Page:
To know an artist, you must know all the work they ever made public. But to truly, thoroughly know an artist, you must also know all the work they never made public. This notion, in our age of DVD deleted scenes, dedicated university courses, and other aids to completist enthusiasm, has gained quite a lot of traction. But how many creators working today give you the sense of only seeing the tip of their productive iceberg than did Orson Welles, whose rumored unseen or never fully developed works sometimes seem even to outnumber those in his impressive and (in the main) highly acclaimed canon? Sure, the man made War of the Worlds and Citizen Kane, but everyone knows those. What about The Dreamers, The Deep, The Other Side of the Wind — seen any of those? Now, thanks to Cinephilia and Beyond, you can see them, or at least parts of them, in 1995’s Orson Welles: The One-Man Band by German filmmaker and serious Welles fan Vassili Silovic.
In collaboration with the auteur’s longtime companion Oda Kojar, Silovic digs into the Welles archives and bring to light evidence of all sorts of projects unrealized, unfinished, or simply unreleased. The New York Times‘ Stephen Holden writes that Silovic’s film “offers tantalizing excerpts from Welles’s later works along with reminiscences by Ms. Kodar of their nomadic life together. As Welles dashed about the globe pursuing acting jobs and financing for his projects, he toted around a 16-millimeter editing table and a giant suitcase of equipment that made him the film-making equivalent of a one-man band. Many of his smaller projects might be described as ambitious home movies filmed on the spot wherever he happened to be.” We see bits and pieces of an incomplete thriller, a clip from the pilot for a proposed television talk show, some of “the story of an aging, ferociously independent film director (played by John Huston) wrestling with the Hollywood establishment to complete an iconoclastic work.” We even get a glimpse, as if you still needed evidence that Welles led a storied life, of a chat he had with the Muppets.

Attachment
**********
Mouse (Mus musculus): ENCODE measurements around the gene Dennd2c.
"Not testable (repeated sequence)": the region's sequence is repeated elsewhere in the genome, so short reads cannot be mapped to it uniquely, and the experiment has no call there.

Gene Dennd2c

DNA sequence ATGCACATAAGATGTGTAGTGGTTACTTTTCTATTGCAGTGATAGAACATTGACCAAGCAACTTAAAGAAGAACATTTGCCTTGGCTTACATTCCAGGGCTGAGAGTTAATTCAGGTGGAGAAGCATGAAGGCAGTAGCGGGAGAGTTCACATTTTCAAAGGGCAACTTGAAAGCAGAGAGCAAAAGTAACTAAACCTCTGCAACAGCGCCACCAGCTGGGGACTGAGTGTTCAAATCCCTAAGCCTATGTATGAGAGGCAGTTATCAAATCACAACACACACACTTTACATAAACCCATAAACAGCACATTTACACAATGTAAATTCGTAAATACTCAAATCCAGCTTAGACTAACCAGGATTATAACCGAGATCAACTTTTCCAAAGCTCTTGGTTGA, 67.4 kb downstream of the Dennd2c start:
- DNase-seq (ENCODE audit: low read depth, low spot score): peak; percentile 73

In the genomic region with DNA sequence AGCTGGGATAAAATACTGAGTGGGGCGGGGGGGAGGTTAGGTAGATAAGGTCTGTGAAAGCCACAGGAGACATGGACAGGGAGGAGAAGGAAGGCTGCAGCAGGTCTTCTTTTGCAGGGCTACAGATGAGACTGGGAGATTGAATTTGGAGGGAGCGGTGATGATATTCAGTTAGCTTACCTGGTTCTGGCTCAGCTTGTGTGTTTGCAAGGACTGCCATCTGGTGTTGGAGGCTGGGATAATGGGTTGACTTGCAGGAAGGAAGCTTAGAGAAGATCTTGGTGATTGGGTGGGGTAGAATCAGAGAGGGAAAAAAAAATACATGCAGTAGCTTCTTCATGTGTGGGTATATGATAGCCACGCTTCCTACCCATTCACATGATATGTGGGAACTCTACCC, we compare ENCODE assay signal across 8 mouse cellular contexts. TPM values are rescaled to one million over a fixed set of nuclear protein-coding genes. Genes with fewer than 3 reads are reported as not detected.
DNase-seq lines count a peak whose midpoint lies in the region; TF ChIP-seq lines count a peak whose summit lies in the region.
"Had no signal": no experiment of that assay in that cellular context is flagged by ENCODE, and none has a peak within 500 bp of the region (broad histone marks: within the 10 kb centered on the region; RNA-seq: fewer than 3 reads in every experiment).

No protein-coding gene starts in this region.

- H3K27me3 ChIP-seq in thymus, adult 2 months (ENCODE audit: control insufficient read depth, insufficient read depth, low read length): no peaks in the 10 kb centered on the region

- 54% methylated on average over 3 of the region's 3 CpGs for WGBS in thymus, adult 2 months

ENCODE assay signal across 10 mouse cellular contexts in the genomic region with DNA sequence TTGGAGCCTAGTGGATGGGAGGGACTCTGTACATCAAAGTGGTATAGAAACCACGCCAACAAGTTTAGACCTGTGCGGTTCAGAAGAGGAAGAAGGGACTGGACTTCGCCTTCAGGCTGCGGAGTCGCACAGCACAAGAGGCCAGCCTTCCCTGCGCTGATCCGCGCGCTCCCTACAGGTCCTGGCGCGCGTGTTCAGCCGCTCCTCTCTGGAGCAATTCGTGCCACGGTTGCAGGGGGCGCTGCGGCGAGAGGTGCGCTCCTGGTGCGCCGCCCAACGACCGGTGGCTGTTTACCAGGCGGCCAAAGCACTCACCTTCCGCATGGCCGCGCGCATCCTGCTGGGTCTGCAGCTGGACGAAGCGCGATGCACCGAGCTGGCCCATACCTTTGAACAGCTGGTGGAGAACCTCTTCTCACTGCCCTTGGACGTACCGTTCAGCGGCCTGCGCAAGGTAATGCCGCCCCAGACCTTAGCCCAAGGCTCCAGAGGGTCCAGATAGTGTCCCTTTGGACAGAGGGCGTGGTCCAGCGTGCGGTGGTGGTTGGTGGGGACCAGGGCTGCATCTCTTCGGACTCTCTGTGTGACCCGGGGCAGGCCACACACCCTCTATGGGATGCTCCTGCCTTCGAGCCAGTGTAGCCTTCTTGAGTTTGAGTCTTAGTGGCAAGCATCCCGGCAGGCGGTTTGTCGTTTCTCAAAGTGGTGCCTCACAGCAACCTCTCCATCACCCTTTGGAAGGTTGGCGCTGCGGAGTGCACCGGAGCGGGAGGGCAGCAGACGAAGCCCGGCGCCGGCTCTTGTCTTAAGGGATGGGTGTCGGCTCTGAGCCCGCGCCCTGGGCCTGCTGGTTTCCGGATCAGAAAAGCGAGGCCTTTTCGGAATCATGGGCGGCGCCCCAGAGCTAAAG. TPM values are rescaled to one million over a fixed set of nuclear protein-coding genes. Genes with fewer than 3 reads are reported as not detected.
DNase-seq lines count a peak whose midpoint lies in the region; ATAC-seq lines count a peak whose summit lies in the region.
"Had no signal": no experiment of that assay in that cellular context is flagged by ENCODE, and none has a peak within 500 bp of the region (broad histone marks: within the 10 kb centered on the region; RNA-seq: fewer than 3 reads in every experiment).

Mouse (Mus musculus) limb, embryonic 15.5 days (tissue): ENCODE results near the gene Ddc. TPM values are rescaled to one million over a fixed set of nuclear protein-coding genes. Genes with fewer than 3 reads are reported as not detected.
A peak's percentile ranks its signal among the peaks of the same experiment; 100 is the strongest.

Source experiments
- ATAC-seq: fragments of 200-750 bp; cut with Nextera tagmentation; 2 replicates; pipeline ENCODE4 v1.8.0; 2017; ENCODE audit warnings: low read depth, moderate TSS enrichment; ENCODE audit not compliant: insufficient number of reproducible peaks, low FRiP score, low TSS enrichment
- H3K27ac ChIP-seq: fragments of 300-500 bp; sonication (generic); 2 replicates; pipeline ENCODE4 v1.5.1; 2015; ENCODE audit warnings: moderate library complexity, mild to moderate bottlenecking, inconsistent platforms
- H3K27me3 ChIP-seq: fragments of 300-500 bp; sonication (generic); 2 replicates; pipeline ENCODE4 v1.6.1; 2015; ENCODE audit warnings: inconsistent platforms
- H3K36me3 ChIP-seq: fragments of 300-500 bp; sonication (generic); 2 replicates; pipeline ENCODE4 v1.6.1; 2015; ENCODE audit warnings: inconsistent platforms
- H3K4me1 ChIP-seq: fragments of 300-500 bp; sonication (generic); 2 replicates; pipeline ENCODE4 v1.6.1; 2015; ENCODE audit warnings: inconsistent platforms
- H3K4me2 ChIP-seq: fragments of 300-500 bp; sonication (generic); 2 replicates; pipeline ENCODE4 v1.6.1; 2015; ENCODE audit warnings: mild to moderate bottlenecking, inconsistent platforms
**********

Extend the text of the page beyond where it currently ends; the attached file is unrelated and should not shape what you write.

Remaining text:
You can find some iconic, complete films by Welles in our collection, 4,000+ Free Movies Online: Great Classics, Indies, Noir, Westerns, Documentaries & More.
Listen to Eight Interviews of Orson Welles by Filmmaker Peter Bogdanovich (1969-1972)
Watch The Trial (1962), Orson Welles’ Worst or Best Film, Adapted From Kafka’s Classic Work
Watch Orson Welles’ The Stranger Free Online, Where 1940s Film Noir Meets Real Horrors of WWII
The Hearts of Age: Orson Welles’ Surrealist First Film (1934)
Orson Welles Explains Why Ignorance Was His Major “Gift” to Citizen Kane
Colin Marshall hosts and produces Notebook on Cities and Culture and writes essays on cities, language, Asia, and men’s style. He’s at work on a book about Los Angeles, A Los Angeles Primer. Follow him on Twitter at @colinmarshall or on Facebook.
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